The calculation of CoV for a set of values is the Standard Deviation divided by the Mean. The Demand Amplification Factor (or Bullwhip) is calculated as the difference between the CoV of orders and sales divided by the CoV of sales. In the example, the factor is nearly 300 percent, a not uncommon figure and which is likely to gain the attention of senior management.

Reduce the Demand Amplification

The Demand Amplification obtained from all SKUs by customer enables a grouping of the highest and to work on a plan of action. Although it was thirty years ago, the four main causes of the Demand Amplification (Bullwhip) effect identified by Hau Lee remain current:

  1. Demand signals: companies use internal order and shipment data, with no input of external data from sales channels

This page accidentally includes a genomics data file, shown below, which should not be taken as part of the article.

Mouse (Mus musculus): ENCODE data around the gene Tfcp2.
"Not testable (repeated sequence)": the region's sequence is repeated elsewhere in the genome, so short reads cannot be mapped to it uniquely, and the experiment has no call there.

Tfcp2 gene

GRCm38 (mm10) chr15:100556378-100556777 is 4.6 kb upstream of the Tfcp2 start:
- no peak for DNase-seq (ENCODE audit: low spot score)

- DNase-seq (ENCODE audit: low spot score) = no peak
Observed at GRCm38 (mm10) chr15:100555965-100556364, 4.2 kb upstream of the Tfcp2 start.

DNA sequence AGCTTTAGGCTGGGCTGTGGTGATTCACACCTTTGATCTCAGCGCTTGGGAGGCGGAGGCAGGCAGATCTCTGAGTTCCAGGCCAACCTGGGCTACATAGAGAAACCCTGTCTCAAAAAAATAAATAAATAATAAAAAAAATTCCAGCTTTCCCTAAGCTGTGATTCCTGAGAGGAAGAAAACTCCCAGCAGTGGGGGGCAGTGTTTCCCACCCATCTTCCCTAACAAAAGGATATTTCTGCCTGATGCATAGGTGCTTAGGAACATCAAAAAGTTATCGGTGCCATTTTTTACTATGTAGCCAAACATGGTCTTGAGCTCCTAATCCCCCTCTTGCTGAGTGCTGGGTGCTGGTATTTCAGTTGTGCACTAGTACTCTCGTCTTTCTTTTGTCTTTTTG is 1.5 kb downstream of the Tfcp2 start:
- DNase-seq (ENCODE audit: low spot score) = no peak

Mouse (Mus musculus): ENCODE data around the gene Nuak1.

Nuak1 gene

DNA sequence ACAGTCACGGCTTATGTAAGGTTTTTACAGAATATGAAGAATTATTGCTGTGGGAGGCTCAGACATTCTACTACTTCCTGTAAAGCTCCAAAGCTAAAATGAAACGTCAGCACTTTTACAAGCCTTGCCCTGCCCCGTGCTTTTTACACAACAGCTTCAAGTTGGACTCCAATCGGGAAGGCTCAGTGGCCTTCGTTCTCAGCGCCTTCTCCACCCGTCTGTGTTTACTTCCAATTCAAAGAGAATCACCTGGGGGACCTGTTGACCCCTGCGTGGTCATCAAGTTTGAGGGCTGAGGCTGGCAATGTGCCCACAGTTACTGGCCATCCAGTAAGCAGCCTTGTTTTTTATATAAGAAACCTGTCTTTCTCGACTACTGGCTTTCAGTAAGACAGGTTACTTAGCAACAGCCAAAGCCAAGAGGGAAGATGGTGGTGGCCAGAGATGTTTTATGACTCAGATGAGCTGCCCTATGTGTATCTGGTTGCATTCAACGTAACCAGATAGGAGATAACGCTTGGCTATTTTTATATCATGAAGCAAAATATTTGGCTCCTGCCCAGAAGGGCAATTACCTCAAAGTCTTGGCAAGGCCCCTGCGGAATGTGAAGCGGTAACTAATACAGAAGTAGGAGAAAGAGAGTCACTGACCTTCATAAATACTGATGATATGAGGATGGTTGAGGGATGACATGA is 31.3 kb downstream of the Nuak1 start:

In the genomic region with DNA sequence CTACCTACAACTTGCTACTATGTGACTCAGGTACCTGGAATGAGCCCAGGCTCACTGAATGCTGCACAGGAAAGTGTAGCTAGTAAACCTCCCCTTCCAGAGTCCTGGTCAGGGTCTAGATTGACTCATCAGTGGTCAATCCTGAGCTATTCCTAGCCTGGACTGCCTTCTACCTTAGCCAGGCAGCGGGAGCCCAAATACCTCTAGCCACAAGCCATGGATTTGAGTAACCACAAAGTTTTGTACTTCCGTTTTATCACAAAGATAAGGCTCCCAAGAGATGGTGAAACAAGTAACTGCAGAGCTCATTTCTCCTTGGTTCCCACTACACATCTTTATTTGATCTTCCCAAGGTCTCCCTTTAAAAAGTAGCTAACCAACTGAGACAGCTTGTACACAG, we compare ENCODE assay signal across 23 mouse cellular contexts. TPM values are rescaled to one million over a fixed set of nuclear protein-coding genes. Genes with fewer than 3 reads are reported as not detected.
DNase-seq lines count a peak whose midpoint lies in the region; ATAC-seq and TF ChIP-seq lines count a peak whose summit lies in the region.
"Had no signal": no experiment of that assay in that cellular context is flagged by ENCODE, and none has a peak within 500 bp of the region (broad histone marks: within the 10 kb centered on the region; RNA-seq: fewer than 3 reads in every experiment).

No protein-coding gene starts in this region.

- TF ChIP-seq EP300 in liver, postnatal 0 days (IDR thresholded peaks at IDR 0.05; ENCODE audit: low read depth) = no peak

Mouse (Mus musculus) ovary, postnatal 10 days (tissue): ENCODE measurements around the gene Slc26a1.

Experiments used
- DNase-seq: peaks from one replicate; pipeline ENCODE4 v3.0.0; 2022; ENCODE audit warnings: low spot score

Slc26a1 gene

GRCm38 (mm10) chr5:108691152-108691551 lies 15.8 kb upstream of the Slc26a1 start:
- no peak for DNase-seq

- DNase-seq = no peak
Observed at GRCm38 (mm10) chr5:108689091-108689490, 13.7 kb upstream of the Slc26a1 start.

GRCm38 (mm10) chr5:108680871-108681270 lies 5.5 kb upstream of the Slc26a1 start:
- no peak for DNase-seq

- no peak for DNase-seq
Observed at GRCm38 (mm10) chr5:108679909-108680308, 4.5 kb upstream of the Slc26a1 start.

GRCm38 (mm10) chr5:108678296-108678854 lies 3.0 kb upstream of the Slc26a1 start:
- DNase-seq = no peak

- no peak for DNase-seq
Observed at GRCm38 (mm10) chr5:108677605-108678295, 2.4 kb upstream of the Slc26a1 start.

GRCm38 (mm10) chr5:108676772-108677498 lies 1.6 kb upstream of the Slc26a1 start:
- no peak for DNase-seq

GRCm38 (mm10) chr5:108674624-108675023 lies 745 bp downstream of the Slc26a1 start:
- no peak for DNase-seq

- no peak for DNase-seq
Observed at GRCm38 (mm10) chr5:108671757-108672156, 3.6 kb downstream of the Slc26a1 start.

2. Order batching: to meet efficiency targets, companies generate orders on a period basis i.e. monthly, using static safety stock rules and ‘push’ orders through the organisation rather than have customers ‘pull’ orders as required
  3. Price fluctuation: involves ‘deals’, such as volume buys or ‘investment’ buying, where a lower unit price is offered for higher purchase quantities. In retail, the increased gross margin may be offset by decreased net margin, due to additional operational costs
  4. Rationing and shortages caused by large buying orders: customer service decreases if some customers must be rationed to satisfy a large order from one customer. Planners may be tempted to increase lead times rather than manage capacity

Visibility through supply chains is limited, so there is Uncertainty due an inability to identify and account for Variability, Constraints and Complexity across the Nodes and Links of your organisation’s Supply Chains Network. To reduce the Bullwhip effect and improve responsiveness to customer demands therefore requires a reduction in lead times controlled and influenced by your organisation. Examples of initiatives to investigate are: